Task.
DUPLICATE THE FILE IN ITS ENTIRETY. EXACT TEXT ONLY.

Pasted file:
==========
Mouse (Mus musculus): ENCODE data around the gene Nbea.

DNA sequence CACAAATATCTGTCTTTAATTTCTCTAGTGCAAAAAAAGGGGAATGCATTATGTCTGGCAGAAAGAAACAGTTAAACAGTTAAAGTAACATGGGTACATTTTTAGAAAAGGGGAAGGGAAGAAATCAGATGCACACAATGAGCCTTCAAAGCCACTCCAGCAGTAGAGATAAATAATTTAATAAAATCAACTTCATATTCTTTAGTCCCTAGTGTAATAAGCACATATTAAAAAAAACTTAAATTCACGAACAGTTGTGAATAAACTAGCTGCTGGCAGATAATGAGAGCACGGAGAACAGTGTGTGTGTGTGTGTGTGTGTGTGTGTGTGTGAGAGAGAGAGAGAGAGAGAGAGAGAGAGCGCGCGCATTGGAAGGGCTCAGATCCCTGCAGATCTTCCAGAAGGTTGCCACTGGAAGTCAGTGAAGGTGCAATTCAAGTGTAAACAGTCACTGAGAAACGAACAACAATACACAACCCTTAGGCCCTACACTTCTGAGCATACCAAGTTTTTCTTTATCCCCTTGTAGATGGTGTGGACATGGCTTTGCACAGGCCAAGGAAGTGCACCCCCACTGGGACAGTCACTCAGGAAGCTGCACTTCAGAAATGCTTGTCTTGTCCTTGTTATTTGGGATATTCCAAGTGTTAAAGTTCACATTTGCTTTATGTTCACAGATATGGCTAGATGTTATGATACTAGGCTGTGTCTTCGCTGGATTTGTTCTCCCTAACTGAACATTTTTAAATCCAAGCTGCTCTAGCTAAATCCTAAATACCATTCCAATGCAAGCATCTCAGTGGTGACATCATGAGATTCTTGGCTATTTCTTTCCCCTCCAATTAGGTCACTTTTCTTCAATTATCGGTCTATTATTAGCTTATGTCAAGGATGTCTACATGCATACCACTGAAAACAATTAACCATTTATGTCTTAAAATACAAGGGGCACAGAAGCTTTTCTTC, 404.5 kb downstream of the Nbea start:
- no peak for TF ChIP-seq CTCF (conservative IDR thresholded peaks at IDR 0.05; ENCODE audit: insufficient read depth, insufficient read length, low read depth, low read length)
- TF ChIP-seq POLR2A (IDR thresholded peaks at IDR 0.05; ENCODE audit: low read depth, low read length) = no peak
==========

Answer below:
Mouse (Mus musculus): ENCODE data around the gene Nbea.

DNA sequence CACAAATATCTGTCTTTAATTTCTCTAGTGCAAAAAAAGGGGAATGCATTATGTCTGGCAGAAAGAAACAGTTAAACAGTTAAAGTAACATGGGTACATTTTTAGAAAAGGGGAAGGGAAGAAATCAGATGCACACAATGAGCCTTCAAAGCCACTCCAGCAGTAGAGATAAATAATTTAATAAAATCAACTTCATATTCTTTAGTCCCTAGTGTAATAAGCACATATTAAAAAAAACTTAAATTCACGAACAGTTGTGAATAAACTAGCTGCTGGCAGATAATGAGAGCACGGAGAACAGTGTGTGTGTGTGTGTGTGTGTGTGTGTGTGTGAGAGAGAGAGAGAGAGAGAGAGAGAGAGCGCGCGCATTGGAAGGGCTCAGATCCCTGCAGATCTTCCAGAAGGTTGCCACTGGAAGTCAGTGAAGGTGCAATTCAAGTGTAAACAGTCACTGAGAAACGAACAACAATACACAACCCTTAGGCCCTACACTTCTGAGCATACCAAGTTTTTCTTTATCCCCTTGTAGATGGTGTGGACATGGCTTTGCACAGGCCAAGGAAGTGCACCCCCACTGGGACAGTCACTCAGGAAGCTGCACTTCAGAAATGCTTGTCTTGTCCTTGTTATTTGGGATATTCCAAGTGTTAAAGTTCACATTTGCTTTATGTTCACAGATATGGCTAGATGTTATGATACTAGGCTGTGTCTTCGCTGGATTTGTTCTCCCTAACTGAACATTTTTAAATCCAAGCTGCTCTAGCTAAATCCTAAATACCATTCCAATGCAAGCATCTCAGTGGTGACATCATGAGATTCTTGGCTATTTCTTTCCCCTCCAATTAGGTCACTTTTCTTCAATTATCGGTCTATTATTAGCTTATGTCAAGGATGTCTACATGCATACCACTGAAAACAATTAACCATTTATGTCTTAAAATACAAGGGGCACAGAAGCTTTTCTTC, 404.5 kb downstream of the Nbea start:
- no peak for TF ChIP-seq CTCF (conservative IDR thresholded peaks at IDR 0.05; ENCODE audit: insufficient read depth, insufficient read length, low read depth, low read length)
- TF ChIP-seq POLR2A (IDR thresholded peaks at IDR 0.05; ENCODE audit: low read depth, low read length) = no peak